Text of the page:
Another useful way to think about the tension and potential entailed in this integration of rights and the common good, is in terms of an analogy of a continuum. Rights are at the left end of the continuum and the common good on the other.

We must bear in mind, however, that when we say some communities are individualistic and others are communitarian, we are only talking in degrees Gyekye ; Wiredu No society is completely individualistic and no society is completely communitarian. The reason for this is because both facets are necessary and crucial for facets of human existence. There are certain pitfalls to a society that is overly communitarian. It may be authoritarian; it may choke individuality, uniqueness, innovation and creativity, which are crucial for advancing a robust individual life and a healthy community.

Equally, there are certain pitfalls associated with unrestricted individualism. Some people are more talented than others, more socially connected than others and have a history of privilege more than others. Communitarianism, therefore, addresses these limitations by emphasising social relationships laden with other-regarding duties.

The continuum model is an attempt to balance these two facets of moral-political thought without shying away from the point of departure being communitarian. In other words, though moderate communitarianism is located somewhere in the middle of the continuum, where individualism and communitarianism meet; in the case where things are not equal, however, the political system will tilt towards the community taking priority only to self-correct and then tilt to its equalising position in the continuum.

This is a more promising interpretation of Gyekye, I submit; and it must appreciate this dynamic interplay that I suspect is inherent in his analysis. Rights in the Afro-communitarian Context One of the surprising facets of the criticism offered by Matolino , Famanikwa and Oyowe , is that they do not expect rights to be affected by an African axiological system that prioritises the good of all as the point of departure.

An Essay on African Philosophical Thought

This is surprising, given that scholars of rights have insisted that though rights are universal they are not so stringent as not to be affected by varying particular contexts in which they have to be practised and realised Cobbah ; Deng Why should a possibility of rights losing some normative force in the African context be considered radical?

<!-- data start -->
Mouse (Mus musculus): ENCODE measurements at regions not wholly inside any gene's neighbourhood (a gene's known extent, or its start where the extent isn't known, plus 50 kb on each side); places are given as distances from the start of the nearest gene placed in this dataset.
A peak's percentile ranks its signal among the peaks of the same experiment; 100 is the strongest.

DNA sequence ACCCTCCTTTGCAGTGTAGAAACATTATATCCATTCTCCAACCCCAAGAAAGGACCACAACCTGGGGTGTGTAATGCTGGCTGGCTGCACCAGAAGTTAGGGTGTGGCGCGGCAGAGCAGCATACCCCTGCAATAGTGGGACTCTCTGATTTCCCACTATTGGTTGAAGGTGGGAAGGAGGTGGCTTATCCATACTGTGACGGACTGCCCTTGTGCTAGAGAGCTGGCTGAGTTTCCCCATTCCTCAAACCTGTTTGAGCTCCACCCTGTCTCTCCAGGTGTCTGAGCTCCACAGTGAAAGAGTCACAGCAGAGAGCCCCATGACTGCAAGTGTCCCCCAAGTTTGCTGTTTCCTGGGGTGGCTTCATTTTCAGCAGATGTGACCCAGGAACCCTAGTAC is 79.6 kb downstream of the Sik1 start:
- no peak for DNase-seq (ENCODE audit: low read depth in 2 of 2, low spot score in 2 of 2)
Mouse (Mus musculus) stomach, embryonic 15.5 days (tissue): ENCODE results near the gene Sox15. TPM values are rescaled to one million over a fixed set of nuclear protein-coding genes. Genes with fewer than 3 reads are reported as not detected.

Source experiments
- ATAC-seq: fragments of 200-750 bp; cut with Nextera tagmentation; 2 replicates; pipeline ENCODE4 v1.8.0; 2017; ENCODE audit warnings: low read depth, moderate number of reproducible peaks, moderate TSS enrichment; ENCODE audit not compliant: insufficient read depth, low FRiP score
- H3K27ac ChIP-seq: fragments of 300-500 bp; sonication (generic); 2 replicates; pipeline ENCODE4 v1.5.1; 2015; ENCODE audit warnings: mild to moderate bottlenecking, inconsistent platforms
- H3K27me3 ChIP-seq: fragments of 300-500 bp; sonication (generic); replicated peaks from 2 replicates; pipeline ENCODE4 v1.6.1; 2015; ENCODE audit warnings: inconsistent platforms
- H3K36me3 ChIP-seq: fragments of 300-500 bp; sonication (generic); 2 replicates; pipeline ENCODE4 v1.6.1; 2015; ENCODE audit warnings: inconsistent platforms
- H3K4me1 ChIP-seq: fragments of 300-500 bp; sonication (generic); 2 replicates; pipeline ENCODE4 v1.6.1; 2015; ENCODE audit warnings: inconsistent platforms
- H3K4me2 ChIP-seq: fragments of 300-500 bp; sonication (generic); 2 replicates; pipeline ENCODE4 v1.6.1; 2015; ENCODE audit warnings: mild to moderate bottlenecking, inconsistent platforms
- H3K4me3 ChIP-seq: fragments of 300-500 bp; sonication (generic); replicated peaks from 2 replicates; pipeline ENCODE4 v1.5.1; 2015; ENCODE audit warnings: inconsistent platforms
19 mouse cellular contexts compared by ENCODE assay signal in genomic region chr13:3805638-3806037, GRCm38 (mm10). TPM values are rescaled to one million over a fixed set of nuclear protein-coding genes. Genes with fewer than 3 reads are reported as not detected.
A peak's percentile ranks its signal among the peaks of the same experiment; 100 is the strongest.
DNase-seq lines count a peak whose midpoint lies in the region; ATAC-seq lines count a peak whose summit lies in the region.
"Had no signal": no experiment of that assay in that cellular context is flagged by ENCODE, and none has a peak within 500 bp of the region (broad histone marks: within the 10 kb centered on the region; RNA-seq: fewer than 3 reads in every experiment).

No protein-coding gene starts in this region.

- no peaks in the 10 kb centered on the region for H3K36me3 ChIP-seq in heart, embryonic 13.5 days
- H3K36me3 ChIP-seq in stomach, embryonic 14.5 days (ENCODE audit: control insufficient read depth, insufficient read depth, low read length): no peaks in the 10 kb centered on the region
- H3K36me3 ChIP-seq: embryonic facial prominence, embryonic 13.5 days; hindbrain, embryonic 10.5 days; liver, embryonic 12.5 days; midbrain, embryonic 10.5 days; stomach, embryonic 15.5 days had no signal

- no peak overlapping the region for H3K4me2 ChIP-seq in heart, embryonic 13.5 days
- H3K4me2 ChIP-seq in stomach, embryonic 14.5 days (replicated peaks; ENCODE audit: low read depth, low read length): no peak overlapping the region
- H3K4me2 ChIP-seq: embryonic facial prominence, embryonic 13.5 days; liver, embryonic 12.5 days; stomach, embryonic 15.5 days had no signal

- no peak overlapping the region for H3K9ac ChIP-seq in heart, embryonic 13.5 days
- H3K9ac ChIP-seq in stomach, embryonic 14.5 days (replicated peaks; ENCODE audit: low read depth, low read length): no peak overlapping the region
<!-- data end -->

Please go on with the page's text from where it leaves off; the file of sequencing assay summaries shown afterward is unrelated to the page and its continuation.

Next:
The idea of personhood does not deny that human beings have dignity.

In fact, human beings are thought to be characterised by a divine spark, Okra, in virtue of which they deserve an ineliminable minimum respect Gyekye ; Shutte ; Wiredu A human being is expected to realise the ideal life befitting a human being and she can only achieve such a status by exercising duties to others, by way of promoting the good of all Molefe ; Wiredu This very idea of personhood that corresponds with other-regarding duties and obligations implied by the idea of the common good, surely should have an impact on how rights ought to be imagined and practised in this tradition.

It is this reflection between the interplay of a human being as a bearer of rights and a bearer of duties that has not been fully explored, which the author contends is at the heart of the contribution of MC. The moral-theoretical contribution that Gyekye makes is a sophisticated one and should be criticised with this understanding.

It is both practical and theoretical. Practically, Gyekye is burdened by widespread violation of human rights in Africa Gyekye , He is also equally alive to the fact that rights are now adopted as a measure of civilisation and a good life Gyekye , These practical considerations impel African scholars to think about the important place that rights should have in an African context.